If you reach the end of your journey it may be that as you look back, there need not be a change to your poem. But each word counts in poetry, so make sure you have chosen the best possible ones along the way. Redrafting a poem can be a useful exercise, but sometimes you may be destroying good work. Take your time and let your soul have a say. Deep down you will know when a poem is finished.

And you can turn also to Dylan Thomas himself and his famous play for voices about the community of Llareggub in Under Milk Wood:

To begin at the beginning:

It is Spring, moonless night in the small town, starless and bible-black, the cobblestreets silent and the hunched, courters’-and- rabbits’ wood limping invisible down to the sloeblack, slow, black, crowblack, fishingboat-bobbing sea. The houses are blind as moles (though moles see fine to-night in the snouting, velvet dingles) or blind as Captain Cat there in the muffled middle by the pump and the town clock, the shops in mourning, the Welfare Hall in widows’ weeds. And all the people of the lulled and dumbfound town are sleeping now.

Hush, the babies are sleeping, the farmers, the fishers, the tradesmen and pensioners, cobbler, schoolteacher, postman and publican, the undertaker and the fancy woman, drunkard, dressmaker, preacher, policeman, the webfoot cocklewomen and the tidy wives. Young girls lie bedded soft or glide in their dreams, with rings and trousseaux, bridesmaided by glow-worms down the aisles of the organplaying wood. The boys are dreaming wicked or of the bucking ranches of the night and the jollyrogered sea. And the anthracite statues of the horses sleep in the fields, and the cows in the byres, and the dogs in the wet-nosed yards; and the cats nap in the slant corners or lope sly, streaking and needling, on the one cloud of the roofs.

You can hear the dew falling, and the hushed town breathing.

Extract from Under Milk Wood by Dylan Thomas (Orion)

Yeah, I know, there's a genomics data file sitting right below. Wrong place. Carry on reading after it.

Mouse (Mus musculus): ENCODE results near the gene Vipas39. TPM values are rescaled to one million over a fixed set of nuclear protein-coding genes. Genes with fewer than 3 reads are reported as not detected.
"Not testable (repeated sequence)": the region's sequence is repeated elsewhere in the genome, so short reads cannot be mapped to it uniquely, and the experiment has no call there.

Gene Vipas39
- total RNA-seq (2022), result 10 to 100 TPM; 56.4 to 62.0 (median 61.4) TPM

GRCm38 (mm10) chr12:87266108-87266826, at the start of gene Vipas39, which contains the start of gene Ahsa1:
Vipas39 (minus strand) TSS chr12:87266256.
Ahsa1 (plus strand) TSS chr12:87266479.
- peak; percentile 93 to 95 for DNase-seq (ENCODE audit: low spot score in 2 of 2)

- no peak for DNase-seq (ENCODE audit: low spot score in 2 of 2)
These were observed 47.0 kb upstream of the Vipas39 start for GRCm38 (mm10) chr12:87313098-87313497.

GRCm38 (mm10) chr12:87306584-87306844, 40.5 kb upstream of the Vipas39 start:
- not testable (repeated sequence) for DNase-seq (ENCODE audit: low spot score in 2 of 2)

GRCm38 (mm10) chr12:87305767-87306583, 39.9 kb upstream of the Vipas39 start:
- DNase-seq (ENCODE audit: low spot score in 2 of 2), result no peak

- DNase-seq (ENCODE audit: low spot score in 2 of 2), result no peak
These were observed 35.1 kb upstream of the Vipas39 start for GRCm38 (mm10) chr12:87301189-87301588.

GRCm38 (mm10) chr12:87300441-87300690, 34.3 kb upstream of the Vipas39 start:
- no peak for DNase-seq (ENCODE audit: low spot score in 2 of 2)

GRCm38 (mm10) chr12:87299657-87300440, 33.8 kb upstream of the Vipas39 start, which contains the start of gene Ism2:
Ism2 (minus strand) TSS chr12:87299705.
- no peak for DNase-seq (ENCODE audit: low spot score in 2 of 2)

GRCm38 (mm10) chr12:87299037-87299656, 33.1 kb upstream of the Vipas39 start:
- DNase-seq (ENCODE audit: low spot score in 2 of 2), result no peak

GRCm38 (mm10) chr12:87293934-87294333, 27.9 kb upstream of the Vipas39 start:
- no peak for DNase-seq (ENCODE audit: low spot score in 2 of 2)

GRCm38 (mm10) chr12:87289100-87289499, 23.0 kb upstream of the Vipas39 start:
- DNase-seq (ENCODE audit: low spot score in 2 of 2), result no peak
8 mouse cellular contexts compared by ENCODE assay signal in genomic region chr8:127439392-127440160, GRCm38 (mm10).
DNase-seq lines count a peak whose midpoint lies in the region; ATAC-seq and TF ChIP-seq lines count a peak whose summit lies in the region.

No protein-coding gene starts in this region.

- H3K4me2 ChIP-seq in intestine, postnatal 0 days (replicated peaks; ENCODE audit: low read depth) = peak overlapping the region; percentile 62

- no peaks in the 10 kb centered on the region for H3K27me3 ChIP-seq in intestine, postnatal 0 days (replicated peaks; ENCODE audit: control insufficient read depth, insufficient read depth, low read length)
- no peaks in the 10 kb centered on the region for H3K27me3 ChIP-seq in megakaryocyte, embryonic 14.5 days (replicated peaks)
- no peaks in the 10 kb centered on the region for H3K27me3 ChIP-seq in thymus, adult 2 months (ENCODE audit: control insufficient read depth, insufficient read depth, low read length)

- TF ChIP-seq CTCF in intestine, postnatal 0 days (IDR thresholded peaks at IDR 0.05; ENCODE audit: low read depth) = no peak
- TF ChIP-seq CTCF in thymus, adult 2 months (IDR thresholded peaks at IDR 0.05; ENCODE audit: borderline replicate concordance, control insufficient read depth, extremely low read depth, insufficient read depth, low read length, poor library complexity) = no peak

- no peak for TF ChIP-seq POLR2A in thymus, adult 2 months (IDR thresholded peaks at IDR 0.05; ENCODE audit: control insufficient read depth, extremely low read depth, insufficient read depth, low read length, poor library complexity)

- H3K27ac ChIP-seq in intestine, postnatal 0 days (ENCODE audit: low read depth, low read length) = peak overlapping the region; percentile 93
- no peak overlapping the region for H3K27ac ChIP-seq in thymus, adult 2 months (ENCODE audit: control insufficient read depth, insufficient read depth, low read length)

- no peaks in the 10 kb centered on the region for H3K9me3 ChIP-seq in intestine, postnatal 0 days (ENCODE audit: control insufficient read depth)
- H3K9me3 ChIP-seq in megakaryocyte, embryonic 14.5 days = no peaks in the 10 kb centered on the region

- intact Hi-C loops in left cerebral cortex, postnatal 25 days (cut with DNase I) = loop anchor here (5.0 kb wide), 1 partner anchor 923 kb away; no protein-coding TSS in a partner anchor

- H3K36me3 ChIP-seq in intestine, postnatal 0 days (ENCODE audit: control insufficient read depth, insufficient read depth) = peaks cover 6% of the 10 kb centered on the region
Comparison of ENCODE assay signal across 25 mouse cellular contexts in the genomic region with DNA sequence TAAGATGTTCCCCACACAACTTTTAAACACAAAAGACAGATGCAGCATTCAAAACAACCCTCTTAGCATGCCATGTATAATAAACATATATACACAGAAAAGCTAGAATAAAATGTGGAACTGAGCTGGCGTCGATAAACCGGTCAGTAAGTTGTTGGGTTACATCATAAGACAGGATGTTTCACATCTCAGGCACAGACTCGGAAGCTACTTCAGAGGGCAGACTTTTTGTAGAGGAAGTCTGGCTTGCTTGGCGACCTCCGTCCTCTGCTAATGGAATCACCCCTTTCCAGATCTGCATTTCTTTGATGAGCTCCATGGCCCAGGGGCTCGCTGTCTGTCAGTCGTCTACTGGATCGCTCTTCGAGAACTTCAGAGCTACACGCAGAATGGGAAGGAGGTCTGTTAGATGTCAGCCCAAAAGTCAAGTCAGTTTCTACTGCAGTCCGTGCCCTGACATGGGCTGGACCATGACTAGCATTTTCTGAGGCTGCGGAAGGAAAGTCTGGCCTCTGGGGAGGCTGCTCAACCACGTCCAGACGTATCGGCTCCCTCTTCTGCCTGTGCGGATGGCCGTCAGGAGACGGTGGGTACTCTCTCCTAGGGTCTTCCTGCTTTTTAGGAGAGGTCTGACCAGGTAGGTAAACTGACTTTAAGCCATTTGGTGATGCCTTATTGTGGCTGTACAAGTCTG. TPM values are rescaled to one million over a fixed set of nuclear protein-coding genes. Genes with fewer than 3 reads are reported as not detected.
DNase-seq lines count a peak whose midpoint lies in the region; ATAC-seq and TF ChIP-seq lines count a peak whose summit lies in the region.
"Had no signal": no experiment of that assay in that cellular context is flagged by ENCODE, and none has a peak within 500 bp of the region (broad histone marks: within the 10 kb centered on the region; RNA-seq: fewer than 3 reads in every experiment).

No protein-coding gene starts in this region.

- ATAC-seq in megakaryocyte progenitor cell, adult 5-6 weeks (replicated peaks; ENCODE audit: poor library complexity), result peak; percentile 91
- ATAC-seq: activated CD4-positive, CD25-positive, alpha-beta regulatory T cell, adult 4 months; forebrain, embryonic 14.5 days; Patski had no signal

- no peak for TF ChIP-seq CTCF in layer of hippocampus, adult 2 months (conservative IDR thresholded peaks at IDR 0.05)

You can also read last year’s ‘Dylan’s Great Poem’ edited by Owen Sheers and Mari George.

Martin Daws

Martin Daws credit Emyr Young

Martin Daws combines modern poetry with hip hop lyricism, free jazz and fiction to create electrifying live performances and recordings of spoken word and music.

Born in Surrey, Martin has lived and worked Snowdonia since 2001, combining his burgeoning career as a spoken word artist with his established freelance business facilitating rap and creative writing workshops with young people.

Martin was runner-up in the John Tripp Award for Spoken Poetry 2007, and second in the Glastonbury Festival Grand Slam 2008. His work has been broadcast by BBC Radio, published in international journals and been performed extensively around the UK and Ireland. Martin is the current Young People’s Laureate for Wales.

Aneirin Karadog


Aneirin Karadog was born in Llanelwy and raised in the valleys of South Wales. The son of a Welsh father and a Breton mother, he speaks five languages – Welsh, Breton, French, Spanish and English – and writes poetry in the strict Welsh meter called Cynghanedd and in free verse.  He was a member of Hip-Hop outfits Y Diwygiad and Genod Droog.

Aneirin won the National Urdd Eisteddfod Chair in the Millennium Centre, 2005. He has also translated many poems.  His first volume of poetry ‘O Annwn i Geltia’ won the Wales Book of the Year Welsh Language Poetry Category in 2013. In 2014 he toured with Dylan Live/Dylan ar Daith, a unique take on Dylan Thomas’ life in America. He is currently the Bardd Plant Cymru.





Published May, 2015